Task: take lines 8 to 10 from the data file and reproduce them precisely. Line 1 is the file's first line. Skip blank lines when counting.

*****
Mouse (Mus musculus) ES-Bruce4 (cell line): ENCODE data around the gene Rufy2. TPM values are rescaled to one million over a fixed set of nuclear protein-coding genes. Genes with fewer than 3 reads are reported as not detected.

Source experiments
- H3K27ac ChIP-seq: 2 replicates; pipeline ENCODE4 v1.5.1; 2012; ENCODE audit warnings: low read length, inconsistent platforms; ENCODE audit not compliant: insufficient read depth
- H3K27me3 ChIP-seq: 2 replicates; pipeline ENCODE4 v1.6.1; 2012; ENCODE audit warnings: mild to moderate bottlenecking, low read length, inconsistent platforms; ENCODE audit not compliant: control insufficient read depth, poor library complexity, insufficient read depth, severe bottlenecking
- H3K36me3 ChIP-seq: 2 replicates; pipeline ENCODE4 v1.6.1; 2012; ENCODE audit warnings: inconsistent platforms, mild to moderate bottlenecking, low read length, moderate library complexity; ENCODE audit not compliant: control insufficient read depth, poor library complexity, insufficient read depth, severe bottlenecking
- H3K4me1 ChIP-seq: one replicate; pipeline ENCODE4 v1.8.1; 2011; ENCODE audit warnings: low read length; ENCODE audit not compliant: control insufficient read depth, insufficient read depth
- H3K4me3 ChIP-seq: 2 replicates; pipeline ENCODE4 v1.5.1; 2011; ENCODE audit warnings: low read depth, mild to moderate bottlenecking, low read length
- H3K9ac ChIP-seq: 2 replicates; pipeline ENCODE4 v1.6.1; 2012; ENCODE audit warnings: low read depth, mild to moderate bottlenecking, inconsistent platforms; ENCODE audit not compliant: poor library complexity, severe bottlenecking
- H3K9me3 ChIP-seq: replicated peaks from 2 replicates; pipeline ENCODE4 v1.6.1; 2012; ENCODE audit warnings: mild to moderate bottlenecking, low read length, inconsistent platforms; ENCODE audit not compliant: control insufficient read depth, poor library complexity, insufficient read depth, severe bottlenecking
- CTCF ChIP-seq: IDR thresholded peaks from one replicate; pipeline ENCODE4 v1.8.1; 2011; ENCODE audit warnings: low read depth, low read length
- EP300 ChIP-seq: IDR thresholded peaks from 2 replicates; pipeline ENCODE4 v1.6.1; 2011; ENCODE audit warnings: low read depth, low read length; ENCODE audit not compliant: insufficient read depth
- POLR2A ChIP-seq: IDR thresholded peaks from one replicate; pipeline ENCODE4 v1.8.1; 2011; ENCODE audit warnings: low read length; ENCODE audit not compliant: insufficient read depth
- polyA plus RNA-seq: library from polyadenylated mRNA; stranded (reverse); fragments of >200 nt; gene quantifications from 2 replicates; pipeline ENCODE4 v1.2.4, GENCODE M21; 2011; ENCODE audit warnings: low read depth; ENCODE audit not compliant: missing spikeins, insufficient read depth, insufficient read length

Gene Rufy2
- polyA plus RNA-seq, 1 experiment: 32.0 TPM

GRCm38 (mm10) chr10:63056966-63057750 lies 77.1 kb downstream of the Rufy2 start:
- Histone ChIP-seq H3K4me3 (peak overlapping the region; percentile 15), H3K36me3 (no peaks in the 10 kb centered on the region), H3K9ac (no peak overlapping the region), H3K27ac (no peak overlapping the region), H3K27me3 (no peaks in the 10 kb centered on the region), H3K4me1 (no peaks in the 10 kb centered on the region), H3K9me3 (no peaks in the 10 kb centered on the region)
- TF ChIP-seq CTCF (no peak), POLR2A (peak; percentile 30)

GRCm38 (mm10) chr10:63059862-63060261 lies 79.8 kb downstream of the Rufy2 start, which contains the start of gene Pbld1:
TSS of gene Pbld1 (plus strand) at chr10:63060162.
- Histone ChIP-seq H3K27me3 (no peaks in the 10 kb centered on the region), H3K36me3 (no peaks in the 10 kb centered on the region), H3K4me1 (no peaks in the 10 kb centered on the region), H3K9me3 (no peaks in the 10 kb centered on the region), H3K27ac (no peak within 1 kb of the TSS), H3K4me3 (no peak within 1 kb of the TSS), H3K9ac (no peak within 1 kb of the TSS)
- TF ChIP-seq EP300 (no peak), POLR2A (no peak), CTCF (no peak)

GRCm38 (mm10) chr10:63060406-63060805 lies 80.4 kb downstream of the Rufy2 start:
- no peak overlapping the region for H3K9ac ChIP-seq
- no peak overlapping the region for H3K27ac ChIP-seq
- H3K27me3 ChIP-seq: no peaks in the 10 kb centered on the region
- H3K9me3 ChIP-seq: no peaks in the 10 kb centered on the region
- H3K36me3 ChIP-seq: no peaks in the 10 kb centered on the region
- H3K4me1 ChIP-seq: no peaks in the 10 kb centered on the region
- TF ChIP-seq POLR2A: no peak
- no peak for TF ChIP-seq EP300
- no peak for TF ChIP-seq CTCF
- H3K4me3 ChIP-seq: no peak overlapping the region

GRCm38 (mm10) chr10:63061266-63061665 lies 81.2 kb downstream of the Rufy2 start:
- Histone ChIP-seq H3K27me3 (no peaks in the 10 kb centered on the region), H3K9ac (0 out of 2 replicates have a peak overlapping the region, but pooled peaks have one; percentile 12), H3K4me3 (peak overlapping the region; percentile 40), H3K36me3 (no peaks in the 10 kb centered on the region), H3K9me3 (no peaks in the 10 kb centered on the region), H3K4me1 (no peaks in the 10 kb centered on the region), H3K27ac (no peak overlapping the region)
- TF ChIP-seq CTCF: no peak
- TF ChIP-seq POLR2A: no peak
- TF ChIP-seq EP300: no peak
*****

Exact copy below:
- H3K9ac ChIP-seq: 2 replicates; pipeline ENCODE4 v1.6.1; 2012; ENCODE audit warnings: low read depth, mild to moderate bottlenecking, inconsistent platforms; ENCODE audit not compliant: poor library complexity, severe bottlenecking
- H3K9me3 ChIP-seq: replicated peaks from 2 replicates; pipeline ENCODE4 v1.6.1; 2012; ENCODE audit warnings: mild to moderate bottlenecking, low read length, inconsistent platforms; ENCODE audit not compliant: control insufficient read depth, poor library complexity, insufficient read depth, severe bottlenecking
- CTCF ChIP-seq: IDR thresholded peaks from one replicate; pipeline ENCODE4 v1.8.1; 2011; ENCODE audit warnings: low read depth, low read length